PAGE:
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Thread: How to splice?

  1. #11
    Senior Member opie's Avatar
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    Quote Originally Posted by DemostiX View Post
    Yes, you can bury any line in any other Dyneema line, and it will constrict on it. Sew some stitches to stop it from slipping before tension is applied.
    Please be careful with this advice. OP is possibly talking about 2 different diameters.

    Quote Originally Posted by DemostiX View Post
    I've asked around about whether the current recommendation of 70-72 diameters is because of slipperiness or because of greater tensile strength.
    Both. But common sense should provide the answer since fid lengths increase with line diameter across all class and constructions.

    Quote Originally Posted by DemostiX View Post
    (Polyester line is 1/3 the strength of Amsteel, so it doesn't have the opportunity to slip at greater loads. It has already broken.)
    What type of polyester line? 12 strand single braid calls for 2 fids while double braid calls for 1.

    Quote Originally Posted by DemostiX View Post
    I haven't gotten an informed answer.
    You just need to ask the right person.
    I am not a gram weenie. , But Im starting to see the merits!!!

    Kris' Splicing

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  2. #12
    Senior Member DemostiX's Avatar
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    I'm not surprised that in exercising mastery of clip-and-comment that the previous poster left this out from my post:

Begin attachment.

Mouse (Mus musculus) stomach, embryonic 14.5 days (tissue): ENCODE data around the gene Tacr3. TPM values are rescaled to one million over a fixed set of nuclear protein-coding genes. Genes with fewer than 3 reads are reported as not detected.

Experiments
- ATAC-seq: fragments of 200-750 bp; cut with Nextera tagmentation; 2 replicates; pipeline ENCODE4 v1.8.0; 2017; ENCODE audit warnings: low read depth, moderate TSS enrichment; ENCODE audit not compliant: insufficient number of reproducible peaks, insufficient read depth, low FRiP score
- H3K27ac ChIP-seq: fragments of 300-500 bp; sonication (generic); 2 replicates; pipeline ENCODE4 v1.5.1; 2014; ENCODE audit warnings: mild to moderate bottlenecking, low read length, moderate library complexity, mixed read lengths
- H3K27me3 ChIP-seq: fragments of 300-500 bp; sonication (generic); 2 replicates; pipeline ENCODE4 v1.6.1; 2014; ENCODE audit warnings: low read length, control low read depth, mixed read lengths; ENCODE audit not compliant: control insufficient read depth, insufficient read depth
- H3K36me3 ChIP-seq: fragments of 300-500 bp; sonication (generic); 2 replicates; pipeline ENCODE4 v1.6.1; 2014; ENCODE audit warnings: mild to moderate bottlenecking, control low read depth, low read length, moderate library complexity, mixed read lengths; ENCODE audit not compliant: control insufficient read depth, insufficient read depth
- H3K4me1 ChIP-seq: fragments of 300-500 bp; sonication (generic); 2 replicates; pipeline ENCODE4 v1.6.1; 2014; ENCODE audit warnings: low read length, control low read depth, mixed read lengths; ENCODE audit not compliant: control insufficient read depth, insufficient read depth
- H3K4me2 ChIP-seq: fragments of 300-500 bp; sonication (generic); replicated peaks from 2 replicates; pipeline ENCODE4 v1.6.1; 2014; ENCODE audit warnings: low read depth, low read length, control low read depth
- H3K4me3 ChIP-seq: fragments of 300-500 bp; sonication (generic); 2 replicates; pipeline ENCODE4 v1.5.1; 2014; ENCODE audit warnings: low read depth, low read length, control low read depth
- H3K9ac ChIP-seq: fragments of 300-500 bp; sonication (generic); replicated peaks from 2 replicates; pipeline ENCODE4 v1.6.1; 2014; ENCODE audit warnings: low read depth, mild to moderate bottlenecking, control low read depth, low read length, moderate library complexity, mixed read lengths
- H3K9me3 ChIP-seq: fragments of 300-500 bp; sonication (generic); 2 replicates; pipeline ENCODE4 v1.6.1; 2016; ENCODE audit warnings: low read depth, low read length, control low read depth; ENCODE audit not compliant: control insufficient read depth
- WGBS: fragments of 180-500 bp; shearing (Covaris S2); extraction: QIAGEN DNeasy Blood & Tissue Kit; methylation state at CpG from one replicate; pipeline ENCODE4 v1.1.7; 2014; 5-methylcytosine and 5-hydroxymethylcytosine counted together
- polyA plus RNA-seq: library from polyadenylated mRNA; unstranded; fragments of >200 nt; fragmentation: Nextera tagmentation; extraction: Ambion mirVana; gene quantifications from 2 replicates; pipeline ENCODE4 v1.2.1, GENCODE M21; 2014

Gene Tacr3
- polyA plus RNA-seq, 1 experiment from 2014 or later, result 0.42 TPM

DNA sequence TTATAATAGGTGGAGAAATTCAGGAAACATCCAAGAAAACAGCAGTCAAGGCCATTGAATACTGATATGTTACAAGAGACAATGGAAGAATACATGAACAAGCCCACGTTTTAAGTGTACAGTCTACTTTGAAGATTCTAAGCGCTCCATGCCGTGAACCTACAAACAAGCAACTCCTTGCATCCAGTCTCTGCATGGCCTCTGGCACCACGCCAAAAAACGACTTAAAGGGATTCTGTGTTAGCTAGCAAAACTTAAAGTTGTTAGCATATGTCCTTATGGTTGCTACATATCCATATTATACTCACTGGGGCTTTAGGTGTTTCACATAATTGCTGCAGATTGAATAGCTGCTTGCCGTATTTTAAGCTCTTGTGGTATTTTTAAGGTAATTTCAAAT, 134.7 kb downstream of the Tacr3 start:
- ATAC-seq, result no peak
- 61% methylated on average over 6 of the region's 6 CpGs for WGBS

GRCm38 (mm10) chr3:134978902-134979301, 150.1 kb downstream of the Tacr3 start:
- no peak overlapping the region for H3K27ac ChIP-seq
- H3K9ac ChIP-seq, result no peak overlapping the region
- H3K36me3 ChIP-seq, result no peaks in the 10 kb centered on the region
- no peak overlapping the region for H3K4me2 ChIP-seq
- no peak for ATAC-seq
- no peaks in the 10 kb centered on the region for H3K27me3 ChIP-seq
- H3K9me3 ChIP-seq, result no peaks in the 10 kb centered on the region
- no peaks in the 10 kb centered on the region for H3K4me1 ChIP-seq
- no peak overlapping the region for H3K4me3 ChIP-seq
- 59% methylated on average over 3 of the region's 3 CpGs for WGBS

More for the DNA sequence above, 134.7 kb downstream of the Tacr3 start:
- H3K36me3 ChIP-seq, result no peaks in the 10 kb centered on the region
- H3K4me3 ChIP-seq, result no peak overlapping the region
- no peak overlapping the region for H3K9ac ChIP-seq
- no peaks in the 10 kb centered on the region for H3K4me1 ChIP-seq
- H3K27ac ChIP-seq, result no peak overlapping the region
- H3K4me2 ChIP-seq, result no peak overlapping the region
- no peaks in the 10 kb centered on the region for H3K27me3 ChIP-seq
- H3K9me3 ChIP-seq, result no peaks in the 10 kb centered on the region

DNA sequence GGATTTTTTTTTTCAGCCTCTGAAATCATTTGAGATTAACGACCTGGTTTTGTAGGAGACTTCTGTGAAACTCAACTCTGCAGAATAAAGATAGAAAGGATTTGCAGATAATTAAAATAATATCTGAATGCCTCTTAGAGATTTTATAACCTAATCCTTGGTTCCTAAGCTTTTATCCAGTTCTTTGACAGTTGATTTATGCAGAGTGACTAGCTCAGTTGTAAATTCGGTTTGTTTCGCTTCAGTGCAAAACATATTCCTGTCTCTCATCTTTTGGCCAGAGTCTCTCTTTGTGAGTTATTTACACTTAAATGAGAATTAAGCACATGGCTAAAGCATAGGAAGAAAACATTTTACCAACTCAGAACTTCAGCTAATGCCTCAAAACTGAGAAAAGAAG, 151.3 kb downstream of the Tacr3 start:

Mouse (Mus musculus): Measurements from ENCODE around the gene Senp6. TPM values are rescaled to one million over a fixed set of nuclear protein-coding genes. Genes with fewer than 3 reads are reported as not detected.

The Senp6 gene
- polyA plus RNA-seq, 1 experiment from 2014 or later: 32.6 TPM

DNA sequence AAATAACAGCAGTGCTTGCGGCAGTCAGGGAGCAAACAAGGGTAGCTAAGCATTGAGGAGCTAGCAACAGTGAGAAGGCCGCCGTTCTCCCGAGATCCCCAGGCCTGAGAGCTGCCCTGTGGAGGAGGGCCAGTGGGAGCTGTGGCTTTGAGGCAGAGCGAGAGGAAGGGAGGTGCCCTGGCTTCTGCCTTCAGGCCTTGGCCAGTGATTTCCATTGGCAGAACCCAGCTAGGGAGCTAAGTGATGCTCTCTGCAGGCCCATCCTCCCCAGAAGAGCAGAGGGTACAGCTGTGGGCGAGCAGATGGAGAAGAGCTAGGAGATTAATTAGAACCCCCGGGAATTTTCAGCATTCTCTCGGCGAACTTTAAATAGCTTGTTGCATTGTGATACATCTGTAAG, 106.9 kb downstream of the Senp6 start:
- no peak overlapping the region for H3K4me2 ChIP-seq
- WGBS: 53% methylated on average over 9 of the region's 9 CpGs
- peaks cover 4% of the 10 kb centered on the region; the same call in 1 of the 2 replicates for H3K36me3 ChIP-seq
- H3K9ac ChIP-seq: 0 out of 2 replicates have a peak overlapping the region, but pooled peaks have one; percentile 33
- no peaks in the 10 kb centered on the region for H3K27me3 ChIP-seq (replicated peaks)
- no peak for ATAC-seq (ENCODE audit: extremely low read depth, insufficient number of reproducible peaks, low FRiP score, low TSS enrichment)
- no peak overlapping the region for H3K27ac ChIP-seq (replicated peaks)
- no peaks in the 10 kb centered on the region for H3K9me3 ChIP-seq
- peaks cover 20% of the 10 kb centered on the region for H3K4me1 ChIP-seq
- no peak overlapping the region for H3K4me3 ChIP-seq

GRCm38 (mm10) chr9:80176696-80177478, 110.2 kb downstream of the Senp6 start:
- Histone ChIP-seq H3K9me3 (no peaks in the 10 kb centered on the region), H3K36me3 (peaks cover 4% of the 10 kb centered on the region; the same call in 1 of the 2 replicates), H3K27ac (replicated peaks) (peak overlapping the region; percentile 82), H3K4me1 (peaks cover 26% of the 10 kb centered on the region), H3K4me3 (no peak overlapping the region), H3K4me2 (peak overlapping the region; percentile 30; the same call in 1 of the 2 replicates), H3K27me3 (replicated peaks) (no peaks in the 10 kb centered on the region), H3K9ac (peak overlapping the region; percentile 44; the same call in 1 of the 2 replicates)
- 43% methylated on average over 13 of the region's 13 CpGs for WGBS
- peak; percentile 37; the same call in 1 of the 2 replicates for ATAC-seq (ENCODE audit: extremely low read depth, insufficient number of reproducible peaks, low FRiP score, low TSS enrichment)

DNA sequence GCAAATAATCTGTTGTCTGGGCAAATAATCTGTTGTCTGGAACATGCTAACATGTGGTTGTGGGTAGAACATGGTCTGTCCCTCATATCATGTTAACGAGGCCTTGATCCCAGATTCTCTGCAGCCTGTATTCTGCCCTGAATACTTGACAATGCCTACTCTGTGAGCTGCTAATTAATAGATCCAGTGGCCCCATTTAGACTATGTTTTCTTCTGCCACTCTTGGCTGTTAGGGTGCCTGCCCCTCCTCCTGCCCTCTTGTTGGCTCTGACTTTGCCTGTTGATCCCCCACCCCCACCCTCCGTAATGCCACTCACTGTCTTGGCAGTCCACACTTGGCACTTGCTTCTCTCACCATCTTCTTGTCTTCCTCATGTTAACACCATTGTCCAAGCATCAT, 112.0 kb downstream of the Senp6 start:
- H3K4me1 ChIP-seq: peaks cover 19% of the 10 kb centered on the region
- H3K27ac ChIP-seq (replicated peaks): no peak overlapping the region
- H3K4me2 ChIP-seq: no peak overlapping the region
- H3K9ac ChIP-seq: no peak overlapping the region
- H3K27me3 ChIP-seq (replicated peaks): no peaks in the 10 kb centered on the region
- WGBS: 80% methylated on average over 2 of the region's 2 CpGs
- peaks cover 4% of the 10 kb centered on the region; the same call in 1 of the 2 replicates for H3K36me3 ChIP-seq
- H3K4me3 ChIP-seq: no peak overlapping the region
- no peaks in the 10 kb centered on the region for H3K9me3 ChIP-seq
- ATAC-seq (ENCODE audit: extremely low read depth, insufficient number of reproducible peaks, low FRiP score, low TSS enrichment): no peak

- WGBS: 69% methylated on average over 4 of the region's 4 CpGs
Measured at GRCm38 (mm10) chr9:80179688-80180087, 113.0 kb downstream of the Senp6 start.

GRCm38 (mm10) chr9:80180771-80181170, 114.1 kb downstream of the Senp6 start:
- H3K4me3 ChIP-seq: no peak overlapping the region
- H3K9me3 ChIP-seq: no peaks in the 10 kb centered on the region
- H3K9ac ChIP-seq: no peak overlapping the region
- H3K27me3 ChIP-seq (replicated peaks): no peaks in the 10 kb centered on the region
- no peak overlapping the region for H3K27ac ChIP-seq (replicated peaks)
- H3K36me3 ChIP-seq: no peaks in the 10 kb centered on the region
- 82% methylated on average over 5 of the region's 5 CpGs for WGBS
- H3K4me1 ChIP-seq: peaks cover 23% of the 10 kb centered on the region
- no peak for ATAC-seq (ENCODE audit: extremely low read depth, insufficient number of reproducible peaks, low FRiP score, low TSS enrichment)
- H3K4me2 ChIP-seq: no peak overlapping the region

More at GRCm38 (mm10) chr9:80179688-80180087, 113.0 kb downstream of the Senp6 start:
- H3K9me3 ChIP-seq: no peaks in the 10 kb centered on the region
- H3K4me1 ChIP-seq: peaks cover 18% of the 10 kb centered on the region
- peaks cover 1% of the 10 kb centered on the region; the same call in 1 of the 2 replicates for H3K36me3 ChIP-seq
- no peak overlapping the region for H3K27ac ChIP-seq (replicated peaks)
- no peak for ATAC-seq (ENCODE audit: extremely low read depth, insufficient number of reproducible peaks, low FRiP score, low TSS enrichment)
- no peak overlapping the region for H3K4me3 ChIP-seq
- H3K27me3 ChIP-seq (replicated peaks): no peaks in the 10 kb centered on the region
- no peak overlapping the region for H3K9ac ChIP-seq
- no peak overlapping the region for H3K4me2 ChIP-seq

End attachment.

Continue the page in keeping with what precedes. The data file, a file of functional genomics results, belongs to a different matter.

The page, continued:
Quote Originally Posted by DemostiX View Post
    <snip>
    How long the bury? That is hard to know without trial. But, I would start with a buried section of smaller line as long as you would make it if the line were the size of the sleeve.
    <snip>

    Plain enough language. Since the cordage in the sleeve is larger than that of the bury, the starting point I suggested is conservative, a longer length, and then it is just a starting point.

    It would not be hard for someone regularly working with cordage to bury a piece of say Dynaglide with nominal diameter of 2mm or ZingIt of 1.75mm within another length of 1/8" (3mm) Amsteel blue. How long the bury? 72 x 3mm =216mm, about 8 1/2", whether with Zingit or Dynaglide. Stitch to keep it from slipping, and apply an increasing load approaching breaking strength line, in line with the splice. Record the load at which there is failure, and whether by slippage or breakage. If by breakage, then the bury was long enough. If by slippage, increase the bury. That's what the word trial means.

    Quality polyester fiber and the cordage made of it averages about 1/3 the strength of Dyneema / Spectra /UHMWPE weight for weight. Sure, there's variation for quality and braiding characteristics. But, for figure of merit, 1/2 is too large and 1/4 doesn't credit polyester enough.
    Last edited by DemostiX; 08-05-2012 at 20:51. Reason: it

  3. #13
    Senior Member opie's Avatar
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    I did snip that out. But not intentionally. Sorry bout that.